?Parsis may become extinct by 2070? | india | Hindustan Times
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?Parsis may become extinct by 2070?

IN AN alarming disclosure, a research paper presented on ?changes and development of minorities in India? has said that the Parsi community would become zero population by the year 2070.

india Updated: Apr 17, 2006 14:39 IST

IN AN alarming disclosure, a research paper presented on ‘changes and development of minorities in India’ has said that the Parsi community would become zero population by the year 2070.

The research paper presented at a seminar at the Babasaheb Ambedkar National Institute of Social Sciences (BANISS) by faculty Dr D K Verma and research scholar Anju Sohrot has made significant inferences regarding the Parsi community.

Talking to Hindustan Times, Dr Verma said that the population of Parsis in India was 1,00,096 in 1901 comprising 51,123 males and 48,973 females and their growth rate at that time was 6.33. The growth rate was 5.08 in 1941 and as per the 1951 census there was a negative growth rate of –2.7 per cent.

The population showed a regular decline after independence and the growth rate was –21.52 per cent in 1981. This negative growth rate came under control and returned to –8.88 per cent in 2001. Dr Verma said that it is inferred on the basis of this trend that their population will become zero in 2070.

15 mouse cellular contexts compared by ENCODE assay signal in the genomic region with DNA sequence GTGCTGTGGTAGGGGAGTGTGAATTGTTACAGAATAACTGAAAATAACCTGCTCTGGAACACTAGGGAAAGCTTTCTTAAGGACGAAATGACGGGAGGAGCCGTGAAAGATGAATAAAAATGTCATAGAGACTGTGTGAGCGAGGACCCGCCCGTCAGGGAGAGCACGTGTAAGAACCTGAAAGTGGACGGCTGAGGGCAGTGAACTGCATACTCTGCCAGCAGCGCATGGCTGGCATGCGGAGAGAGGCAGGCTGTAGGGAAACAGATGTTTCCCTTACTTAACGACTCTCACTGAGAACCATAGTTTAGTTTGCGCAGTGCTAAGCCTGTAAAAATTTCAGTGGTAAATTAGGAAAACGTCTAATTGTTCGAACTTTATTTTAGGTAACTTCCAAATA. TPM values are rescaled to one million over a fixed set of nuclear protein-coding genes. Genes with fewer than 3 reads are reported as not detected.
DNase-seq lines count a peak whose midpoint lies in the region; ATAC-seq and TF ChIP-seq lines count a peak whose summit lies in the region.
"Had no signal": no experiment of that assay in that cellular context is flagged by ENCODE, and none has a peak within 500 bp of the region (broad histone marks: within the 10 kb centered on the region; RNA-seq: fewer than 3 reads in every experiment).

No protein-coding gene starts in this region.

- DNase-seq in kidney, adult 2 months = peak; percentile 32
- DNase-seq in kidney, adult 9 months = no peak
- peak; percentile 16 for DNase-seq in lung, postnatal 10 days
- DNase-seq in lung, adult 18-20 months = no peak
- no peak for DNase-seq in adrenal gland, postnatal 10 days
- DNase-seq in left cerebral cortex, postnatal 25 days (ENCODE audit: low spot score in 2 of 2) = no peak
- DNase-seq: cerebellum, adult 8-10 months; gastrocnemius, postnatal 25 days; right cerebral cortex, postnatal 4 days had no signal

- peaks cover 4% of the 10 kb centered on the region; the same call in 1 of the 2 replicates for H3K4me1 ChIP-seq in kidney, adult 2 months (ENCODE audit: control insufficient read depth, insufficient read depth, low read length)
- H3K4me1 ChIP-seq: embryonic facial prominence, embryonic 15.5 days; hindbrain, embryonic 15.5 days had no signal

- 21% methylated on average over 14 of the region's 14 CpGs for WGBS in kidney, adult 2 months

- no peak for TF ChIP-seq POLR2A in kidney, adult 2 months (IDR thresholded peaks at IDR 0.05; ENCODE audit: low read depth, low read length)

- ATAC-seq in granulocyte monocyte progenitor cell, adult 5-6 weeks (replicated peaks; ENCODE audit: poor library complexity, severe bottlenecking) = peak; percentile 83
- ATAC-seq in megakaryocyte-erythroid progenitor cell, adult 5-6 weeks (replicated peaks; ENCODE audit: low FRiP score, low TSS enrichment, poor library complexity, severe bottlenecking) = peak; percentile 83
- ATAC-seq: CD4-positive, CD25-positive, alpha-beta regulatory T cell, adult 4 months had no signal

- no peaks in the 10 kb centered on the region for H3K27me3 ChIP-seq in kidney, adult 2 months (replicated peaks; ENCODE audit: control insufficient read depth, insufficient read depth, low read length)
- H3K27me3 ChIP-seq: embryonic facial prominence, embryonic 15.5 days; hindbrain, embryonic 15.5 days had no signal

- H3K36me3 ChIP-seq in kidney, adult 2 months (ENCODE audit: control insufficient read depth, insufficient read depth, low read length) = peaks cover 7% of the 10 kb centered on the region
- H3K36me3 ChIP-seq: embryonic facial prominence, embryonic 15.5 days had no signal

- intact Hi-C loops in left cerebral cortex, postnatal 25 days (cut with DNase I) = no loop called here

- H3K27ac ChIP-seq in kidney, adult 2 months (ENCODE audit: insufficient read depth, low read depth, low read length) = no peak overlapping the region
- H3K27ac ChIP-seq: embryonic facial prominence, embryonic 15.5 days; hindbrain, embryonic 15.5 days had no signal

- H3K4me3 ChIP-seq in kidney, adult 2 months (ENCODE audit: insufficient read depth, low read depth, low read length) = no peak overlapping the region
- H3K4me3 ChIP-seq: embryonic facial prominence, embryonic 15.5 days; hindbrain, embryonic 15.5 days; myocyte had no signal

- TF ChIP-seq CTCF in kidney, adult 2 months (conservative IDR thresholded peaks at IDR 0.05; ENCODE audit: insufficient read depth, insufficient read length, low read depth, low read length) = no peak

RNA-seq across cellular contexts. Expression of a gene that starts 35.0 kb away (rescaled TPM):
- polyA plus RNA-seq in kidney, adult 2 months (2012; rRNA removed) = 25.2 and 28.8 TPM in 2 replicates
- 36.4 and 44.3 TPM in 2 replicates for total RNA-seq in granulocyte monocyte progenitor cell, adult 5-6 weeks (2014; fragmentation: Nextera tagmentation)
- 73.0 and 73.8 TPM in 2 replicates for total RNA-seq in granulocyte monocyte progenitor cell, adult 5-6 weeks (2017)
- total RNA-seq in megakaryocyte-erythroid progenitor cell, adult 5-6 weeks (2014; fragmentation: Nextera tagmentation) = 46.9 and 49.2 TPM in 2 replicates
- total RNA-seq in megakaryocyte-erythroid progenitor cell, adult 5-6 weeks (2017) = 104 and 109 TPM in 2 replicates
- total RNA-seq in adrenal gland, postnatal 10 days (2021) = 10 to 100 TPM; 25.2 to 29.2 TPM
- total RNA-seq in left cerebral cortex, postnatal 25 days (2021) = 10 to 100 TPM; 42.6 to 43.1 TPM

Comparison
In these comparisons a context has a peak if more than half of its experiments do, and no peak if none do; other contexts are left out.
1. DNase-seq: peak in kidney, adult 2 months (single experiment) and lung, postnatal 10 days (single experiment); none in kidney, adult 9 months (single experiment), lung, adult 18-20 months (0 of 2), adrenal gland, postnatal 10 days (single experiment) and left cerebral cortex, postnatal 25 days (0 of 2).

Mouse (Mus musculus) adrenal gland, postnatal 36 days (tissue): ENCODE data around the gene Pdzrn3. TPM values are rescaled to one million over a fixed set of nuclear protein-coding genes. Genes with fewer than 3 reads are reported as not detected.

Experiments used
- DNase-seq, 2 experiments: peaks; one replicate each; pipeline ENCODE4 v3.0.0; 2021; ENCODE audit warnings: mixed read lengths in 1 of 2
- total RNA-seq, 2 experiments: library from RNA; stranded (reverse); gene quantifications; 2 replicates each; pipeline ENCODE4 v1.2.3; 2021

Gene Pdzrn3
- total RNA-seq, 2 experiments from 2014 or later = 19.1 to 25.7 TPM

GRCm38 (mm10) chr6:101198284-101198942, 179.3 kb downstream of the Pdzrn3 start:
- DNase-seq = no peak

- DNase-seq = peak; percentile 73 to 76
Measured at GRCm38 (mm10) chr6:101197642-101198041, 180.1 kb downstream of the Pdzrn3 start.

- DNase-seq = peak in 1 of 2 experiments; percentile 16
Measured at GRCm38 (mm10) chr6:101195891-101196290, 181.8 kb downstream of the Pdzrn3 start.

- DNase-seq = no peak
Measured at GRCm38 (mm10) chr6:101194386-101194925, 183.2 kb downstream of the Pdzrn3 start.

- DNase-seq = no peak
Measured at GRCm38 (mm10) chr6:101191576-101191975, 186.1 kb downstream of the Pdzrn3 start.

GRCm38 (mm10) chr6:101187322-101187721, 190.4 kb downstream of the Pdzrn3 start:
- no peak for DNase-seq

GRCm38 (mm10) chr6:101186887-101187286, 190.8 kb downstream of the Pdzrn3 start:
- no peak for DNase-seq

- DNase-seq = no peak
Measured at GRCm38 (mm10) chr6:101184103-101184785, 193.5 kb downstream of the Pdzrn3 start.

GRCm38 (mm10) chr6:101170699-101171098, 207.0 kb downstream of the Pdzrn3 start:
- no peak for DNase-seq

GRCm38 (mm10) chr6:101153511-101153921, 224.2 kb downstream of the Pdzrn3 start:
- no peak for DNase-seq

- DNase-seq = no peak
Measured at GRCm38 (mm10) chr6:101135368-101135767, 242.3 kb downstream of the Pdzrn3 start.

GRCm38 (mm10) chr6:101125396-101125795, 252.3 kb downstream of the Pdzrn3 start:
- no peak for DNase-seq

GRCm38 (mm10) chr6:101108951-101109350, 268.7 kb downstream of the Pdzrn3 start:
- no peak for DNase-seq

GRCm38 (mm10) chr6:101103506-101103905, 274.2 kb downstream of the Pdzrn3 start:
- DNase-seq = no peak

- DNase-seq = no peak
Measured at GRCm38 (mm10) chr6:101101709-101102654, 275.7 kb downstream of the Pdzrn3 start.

It is alarming that when the growth rate of Indian population is 21.34per cent, the Parsi population is showing a decline that could lead to extinction of one of the oldest and peace- and nature-loving community very soon if precautionary measures were not taken either by the government agencies, UNO or leaders of the community itself.

On the reasons of this decline, Dr Verma said that the most important reason of this was the rarity of the most important institution of sociology i.e. marriage. The members of this community avoid marriage; they prefer late marriage and like to live alone.

Second reason is the large proportion of population of old aged persons above 65 years of age. It was 17.9 per cent in 1961 and reached 30.9 per cent in 2001. The third reason is strong restrictions for exogamy, as they don’t allow their children to marry outside the religion. In case a Parsi girl marries a non-Parsi boy, the community does not accept both the girl and her husband.

Next reason is not new to Indian community and it is brain drain problem. The higher and professionally educated younger generation is moving out in search of better opportunities.